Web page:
Franca Sozzani – magazine editor

Risk taker who turned Vogue Italia into a major voice

Franca Sozzani, the journalist who was editor-in-chief of the Italian edition of Vogue magazine for 28 years, was born on this day in 1950 in Mantua.  Under her stewardship, Vogue Italia was transformed from what she saw as little more than a characterless clothing catalogue for the Milan fashion giants to one of the edgiest publications the style shelves of the newsstands had ever seen.  Sozzani used high-end fashion and the catwalk stars to make bold and sometimes outrageous statements on the world issues she cared about, creating shockwaves through the industry but often selling so many copies that editions sometimes sold out even on second or third reprints.  It meant that advertisers who backed off in horror in the early days of her tenure clamoured to buy space again, particularly when the magazine began to attract a following even outside Italy.  She gave photographers and stylists a level of creative freedom they enjoyed nowhere else, encouraging them to express themselves through their photoshoots, particularly if they could deliver a message at the same time.  She encouraged her writers, too, not to shy away from issues she thought were important, and not to regard fashion as an insular world.  Read more…


Rafael Bombelli – mathematician

First person to explain algebra in simple language

Rafael Bombelli, the mathematician regarded as the inventor of complex numbers, was baptised and was also probably born on this day in 1526 near Bologna.  He wrote a book about algebra in simple language that could be understood by everyone, giving a comprehensive account of what was known about the subject at the time. The first three volumes, published in 1572, were the first European texts to explain how to perform computations with negative numbers.  Rafael Bombelli was the eldest son of Antonio Mazzoli, a wool merchant, who had changed his name to Bombelli to disassociate himself from the reputation of his family. His grandfather had taken part in a failed attempt to seize Bologna on behalf of the Bentivoglio family but had been caught and executed. Antonio Mazzoli was able to return to Bologna only after changing his name to Bombelli.  It is thought that Rafael Bombelli did not attend university but was taught by an engineer-architect named Pier Francesco Clementi.  He followed Clementi into the profession and acquired a patron, Alessandro Rufini. His patron was given the right to reclaim marsh land in the Val di Chiana by the Pope and Bombelli worked on this project until 1555.  Read more…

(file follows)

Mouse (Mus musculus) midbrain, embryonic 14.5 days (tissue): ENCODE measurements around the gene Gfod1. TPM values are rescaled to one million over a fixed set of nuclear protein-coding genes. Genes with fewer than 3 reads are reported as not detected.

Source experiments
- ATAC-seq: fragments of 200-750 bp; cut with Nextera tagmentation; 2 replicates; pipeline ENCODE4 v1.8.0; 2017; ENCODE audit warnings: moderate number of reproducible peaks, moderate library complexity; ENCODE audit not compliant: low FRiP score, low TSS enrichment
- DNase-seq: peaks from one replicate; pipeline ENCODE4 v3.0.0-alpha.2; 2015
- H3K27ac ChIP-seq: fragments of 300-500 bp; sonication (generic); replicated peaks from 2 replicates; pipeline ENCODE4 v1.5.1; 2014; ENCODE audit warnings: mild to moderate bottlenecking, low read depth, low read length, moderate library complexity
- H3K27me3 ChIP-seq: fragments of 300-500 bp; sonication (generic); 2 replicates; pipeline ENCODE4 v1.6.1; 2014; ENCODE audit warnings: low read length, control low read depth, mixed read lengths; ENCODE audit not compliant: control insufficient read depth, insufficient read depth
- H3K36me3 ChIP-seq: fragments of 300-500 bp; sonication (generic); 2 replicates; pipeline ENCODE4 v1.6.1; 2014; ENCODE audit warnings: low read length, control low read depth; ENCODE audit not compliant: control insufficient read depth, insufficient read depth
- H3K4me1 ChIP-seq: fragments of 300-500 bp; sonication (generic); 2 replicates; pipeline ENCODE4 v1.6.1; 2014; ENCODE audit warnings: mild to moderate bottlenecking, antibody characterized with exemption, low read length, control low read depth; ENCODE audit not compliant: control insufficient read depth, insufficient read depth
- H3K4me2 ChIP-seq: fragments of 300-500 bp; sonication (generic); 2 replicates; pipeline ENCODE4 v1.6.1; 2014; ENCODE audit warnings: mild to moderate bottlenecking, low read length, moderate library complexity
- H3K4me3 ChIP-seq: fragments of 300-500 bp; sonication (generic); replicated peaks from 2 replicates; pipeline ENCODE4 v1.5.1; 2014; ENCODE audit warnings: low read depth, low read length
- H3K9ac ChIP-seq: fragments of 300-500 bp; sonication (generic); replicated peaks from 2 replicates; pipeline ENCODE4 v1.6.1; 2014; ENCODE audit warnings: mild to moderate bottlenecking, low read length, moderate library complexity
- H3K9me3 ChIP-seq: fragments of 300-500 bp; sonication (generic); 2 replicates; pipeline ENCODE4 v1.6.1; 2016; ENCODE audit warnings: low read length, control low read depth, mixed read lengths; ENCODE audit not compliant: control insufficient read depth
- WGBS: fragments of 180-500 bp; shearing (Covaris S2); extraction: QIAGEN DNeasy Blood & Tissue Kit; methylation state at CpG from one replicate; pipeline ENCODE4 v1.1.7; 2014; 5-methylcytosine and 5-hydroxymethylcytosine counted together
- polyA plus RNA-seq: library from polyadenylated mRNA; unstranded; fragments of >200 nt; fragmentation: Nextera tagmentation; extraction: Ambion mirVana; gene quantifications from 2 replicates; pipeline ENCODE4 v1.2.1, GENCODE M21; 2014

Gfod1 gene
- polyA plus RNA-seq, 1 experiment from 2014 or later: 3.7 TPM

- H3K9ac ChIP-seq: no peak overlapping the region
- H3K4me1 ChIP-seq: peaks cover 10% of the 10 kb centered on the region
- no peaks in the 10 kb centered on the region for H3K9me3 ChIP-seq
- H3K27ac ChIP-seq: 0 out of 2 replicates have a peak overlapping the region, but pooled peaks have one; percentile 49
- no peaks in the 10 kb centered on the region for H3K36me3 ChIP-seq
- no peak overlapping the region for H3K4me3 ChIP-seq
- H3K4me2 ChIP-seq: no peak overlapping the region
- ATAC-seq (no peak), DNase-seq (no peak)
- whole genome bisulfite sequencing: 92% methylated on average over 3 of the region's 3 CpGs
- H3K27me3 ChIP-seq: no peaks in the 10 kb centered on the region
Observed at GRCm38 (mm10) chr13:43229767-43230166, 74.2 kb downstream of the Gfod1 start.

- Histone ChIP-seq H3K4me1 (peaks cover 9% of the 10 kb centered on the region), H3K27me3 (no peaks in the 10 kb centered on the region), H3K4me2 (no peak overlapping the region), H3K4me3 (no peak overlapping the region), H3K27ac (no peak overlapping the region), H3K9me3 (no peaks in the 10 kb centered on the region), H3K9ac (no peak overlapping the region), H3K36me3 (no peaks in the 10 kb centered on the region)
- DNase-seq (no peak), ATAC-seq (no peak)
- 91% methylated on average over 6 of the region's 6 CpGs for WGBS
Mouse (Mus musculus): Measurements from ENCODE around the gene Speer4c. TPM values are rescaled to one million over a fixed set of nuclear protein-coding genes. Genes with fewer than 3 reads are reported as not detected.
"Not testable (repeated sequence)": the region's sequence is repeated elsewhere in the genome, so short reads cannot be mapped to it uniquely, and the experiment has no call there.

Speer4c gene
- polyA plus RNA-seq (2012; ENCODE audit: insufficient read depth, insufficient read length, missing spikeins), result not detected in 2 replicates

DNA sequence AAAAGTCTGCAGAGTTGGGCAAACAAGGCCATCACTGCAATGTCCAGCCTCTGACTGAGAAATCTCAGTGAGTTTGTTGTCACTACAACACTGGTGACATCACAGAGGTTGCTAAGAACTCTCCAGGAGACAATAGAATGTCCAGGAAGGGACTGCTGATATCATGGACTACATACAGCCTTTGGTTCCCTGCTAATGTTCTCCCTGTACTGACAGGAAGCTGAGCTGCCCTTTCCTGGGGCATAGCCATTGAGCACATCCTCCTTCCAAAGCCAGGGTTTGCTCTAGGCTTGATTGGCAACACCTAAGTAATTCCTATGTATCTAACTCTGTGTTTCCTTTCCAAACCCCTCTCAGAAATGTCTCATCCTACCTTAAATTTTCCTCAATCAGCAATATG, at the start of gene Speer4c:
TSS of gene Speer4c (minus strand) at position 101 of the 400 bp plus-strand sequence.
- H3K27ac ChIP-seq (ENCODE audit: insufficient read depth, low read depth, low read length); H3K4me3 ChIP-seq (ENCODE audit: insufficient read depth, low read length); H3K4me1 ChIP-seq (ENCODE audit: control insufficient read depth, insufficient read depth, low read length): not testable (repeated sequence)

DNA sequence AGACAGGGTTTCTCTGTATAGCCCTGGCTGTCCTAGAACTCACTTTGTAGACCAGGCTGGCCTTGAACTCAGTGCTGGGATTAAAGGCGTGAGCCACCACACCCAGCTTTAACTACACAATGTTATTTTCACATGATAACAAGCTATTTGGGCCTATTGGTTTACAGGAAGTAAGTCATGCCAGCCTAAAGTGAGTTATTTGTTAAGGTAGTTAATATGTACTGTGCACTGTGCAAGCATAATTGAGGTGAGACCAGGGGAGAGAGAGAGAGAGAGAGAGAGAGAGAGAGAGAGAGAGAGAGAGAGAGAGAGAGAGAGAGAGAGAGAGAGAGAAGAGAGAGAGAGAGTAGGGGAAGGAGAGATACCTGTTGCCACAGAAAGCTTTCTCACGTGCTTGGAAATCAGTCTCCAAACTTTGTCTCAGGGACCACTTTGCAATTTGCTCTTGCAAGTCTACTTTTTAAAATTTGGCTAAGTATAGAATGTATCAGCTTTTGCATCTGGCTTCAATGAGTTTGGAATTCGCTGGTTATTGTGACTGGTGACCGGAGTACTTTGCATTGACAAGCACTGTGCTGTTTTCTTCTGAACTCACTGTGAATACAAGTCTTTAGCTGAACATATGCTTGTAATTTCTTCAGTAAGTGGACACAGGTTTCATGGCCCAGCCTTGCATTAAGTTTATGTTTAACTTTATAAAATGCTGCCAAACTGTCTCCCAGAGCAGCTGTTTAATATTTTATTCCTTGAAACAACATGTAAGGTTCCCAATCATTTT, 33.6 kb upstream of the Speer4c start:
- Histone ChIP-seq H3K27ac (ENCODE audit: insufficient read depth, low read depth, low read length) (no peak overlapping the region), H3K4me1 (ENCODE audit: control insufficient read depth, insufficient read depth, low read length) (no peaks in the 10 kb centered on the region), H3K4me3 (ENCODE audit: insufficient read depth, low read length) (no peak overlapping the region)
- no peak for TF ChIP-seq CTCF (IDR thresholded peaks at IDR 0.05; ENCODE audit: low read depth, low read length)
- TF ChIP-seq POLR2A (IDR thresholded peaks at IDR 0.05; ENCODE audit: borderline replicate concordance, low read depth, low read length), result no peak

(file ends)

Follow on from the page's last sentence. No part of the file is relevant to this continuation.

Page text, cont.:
Book of the Day: The Films of Federico Fellini, by Peter Bondanella

The Films of Federico Fellini examines the career of one of Italy's most renowned filmmakers through close analysis of five masterpieces that span his career: La strada, La dolce vita, 8½, Amarcord and Interview. Providing an overview of Fellini's early career as a cartoonist and scriptwriter for neorealist directors such as Roberto Rossellini, this study traces the development of Fellini's unique and personal cinematic vision as it transcends Italian neorealism. Rejecting an overtly ideological approach to Fellini's cinema, Bondanella emphasises the director's interest in fantasy, the irrational and individualism.

Until his retirement in 2007, the late Peter Bondanella was Distinguished Professor of Comparative Literature, Film Studies, and Italian at Indiana University. A member of the European Academy of Sciences and the Arts and past president of the American Association for Italian Studies, Bondanella wrote numerous books and articles on Italian literature and cinema and translated or edited a number of Italian literary classics.